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By Nancy West, InDepthNH.org
Congresswoman Carol Shea-Porter is looking into what happened to a complaint to the U.S. Department of Justice filed by state Rep. Renny Cushing and others two years ago regarding incarcerating mentally ill people who haven’t committed a crime with convicted criminals at the state prison’s Secure Psychiatric Unit.
“I am writing to inquire about the status of the response to a complaint submitted by one of my constituents, State Representative Renny Cushing of Hampton, NH,” Shea-Porter wrote in a brief letter to the Civil Rights Division dated May 22.
Shea-Porter attached the original complaint signed Aug. 3, 2016 by Cushing, Arnie Alpert and Maggie Fogarty, co-directors of the American Friends Service Committee and the Treatment Advocacy Center in Arlington, Va., to her letter.
“I await your prompt response,” Shea-Porter wrote to the attention of John M. Gore at the Civil Rights Division.
Cushing, who has been fighting to stop the practice for years, said he had mentioned the situation to Shea-Porter’s staff.
“I’m very appreciative that the Congresswoman would take the initiative to make this inquiry,” Cushing said.
He has been meeting with other interested parties and wants to hear more about what people hope will be done before deciding on new legislation to file in the next session about the prison psych unit, Cushing said.
The original complaint to the Civil Litigation Section of the U.S. Department of Justice two years ago said it was a matter of great concern.
“The State of New Hampshire is systematically and intentionally violating the Constitution, as well as the civil rights and civil liberties of a very vulnerable population of its citizenry.
“This singular practice is engaged in with the justification that New Hampshire’s single state hospital is not a sufficiently secure facility to house and care for individuals it deems dangerous to self or others.”
The letter went on to say New Hampshire in fact treats all psychiatric patients who require secure placement in the prison’s SPU, including those incompetent to stand trial, those found not guilty by reason of insanity, those in the prison population who require psychiatric treatment, along with non-criminal patients transferred from the state psychiatric hospital because they require a secure placement.
“The SPU is not an accredited hospital and it thus has no external oversight outside the Department of Corrections. It does not (cannot) received Medicaid funds because it is located in a prison, meaning it lacks the oversight and accountability for quality of care that it would have to meet in order to receive federal funds,” the letter states.
Andrew Butler of Hollis
The case of Andrew Butler, the 21-year-old former star athlete at Hollis Brookline High School, has created renewed public awareness of the state’s practice of commingling mentally ill people who haven’t committed a crime with mentally ill convicted criminals at the prison. The state says it is legal to house non-criminals at the prison if they are too dangerous to themselves or others to house them safely at the New Hampshire Hospital, the state’s psychiatric hospital.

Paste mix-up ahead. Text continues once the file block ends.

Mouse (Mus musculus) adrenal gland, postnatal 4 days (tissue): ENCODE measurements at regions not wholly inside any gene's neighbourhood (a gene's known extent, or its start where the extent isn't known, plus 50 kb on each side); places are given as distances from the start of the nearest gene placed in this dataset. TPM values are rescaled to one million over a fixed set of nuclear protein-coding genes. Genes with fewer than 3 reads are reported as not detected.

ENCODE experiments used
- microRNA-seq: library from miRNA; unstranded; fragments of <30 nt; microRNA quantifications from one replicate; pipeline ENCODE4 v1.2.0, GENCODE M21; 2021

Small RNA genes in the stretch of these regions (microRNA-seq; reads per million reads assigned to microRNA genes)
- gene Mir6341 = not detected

Associate Attorney General Anne Edwards told InDepthNH.org recently that commingling mentally ill patients at the prison unit passes constitutional muster. She declined to discuss specific cases.
Butler’s friends have rallied around him after it became public that his attorney Sandra Bloomenthal filed a petition in federal court demanding Andrew be transferred to a certified mental health treatment hospital, not the prison. Bloomenthal said in the habeas corpus petition she filed in U.S. District Court that her client has been tasered, locked in solitary confinement 23 hours a day and treated like a prisoner.
Andrew’s father, Douglas Butler of Hollis, said he is pleased that U.S. Rep. Shea-Porter, D-NH, is looking into the two-year-old complaint and hopes it will help his son.
“I think that’s a great idea. I knew the complaint got hung up in the Justice Department, but having somebody like her can get answers,” Butler said.
State Rep. Mindi Messmer, who is also running for Shea-Porter’s seat in the primary, co-sponsored legislation about the accreditation of the Secure Psychiatric Unit that passed the House and Senate in a watered-down form. Instead of requiring accreditation of the unit as a psychiatric hospital as initially proposed, the legislation now says it must be accredited as a prison behavioral unit.
“I’m concerned about commingling patients with convicted people who are dangerous,” Messmer said. “I’m especially concerned about women in commingled areas and past allegations of rape. Without treatment, patients get worse, especially when they are incarcerated in prison.”
The state says anywhere from three to 10 women can be housed at the men’s prison Secure Psychiatric Unit.
Cushing said he’s noticed a changing attitude in Concord, but doesn’t want to get people’s hopes up.
“I think there is a lot of public attention,” Cushing said. He mentioned the march held by human rights activists and Andrew Butler’s family and friends last week and more press coverage as helping bring about possible change.